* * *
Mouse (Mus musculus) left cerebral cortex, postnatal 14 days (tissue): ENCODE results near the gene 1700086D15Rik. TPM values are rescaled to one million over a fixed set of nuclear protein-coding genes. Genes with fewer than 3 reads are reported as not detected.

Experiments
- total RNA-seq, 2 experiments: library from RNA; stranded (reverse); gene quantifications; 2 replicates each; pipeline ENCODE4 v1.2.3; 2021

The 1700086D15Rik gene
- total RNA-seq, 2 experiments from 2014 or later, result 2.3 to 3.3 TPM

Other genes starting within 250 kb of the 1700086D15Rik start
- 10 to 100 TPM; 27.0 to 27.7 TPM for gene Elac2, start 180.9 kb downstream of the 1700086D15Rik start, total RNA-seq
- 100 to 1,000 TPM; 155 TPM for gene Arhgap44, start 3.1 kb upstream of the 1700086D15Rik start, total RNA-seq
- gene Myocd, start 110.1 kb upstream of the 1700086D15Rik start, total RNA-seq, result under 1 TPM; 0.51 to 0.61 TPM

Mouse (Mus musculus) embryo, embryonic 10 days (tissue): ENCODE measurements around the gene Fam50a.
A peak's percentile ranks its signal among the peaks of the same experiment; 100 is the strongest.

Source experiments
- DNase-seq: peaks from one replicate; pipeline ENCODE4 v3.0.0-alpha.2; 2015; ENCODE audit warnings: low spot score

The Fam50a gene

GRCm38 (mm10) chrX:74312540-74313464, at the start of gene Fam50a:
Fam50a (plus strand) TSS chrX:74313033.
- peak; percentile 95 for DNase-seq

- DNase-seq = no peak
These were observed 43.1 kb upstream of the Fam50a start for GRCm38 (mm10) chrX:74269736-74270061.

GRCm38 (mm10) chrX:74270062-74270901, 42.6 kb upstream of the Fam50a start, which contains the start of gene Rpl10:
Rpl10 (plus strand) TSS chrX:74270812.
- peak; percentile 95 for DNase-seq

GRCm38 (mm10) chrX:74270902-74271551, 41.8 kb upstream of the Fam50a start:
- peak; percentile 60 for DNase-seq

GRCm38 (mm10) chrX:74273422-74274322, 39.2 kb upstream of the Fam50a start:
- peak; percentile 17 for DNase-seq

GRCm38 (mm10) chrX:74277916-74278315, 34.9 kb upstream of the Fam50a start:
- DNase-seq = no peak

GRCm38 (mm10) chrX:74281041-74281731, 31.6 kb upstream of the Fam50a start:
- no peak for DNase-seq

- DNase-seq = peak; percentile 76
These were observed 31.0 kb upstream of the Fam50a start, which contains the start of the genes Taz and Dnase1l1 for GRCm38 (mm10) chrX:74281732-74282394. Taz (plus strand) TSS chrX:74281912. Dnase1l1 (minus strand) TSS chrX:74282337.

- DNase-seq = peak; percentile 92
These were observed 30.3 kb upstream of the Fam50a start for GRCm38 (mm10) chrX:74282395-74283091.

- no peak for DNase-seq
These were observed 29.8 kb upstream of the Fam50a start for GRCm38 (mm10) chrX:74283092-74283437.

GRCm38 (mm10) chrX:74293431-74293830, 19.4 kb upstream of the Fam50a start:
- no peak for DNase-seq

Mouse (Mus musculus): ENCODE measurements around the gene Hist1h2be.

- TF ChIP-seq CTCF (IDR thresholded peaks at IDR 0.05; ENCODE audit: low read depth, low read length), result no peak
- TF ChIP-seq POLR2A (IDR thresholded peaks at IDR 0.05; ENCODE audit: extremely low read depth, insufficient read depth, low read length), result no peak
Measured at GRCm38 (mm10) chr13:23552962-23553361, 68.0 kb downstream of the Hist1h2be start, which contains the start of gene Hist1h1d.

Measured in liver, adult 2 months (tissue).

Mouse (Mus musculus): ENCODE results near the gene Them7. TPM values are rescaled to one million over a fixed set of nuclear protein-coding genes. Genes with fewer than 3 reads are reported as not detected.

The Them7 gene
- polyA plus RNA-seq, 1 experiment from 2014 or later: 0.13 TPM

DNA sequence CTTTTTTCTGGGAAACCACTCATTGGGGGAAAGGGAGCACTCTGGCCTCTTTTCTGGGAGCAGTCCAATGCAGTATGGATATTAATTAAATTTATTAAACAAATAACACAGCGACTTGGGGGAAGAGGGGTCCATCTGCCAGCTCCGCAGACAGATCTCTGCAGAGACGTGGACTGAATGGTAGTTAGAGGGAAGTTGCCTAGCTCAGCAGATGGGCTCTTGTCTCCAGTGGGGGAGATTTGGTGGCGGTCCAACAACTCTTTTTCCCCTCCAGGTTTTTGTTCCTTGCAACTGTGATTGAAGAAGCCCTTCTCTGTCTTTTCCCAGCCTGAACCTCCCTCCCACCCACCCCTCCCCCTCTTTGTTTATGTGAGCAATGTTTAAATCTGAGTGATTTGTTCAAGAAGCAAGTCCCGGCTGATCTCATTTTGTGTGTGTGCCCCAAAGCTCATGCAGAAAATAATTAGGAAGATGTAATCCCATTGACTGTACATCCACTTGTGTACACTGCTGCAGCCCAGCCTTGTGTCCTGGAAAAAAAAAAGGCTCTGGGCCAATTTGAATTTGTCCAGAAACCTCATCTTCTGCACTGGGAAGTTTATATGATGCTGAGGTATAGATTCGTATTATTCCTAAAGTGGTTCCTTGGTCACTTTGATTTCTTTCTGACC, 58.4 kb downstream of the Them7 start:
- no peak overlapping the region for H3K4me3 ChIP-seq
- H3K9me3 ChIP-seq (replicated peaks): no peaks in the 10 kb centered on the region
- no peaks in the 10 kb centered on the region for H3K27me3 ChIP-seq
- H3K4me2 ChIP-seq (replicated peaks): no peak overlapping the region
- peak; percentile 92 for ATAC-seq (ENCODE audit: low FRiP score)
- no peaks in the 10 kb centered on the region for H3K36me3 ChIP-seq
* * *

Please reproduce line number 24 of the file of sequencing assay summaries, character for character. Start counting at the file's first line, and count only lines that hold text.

- peak; percentile 60 for DNase-seq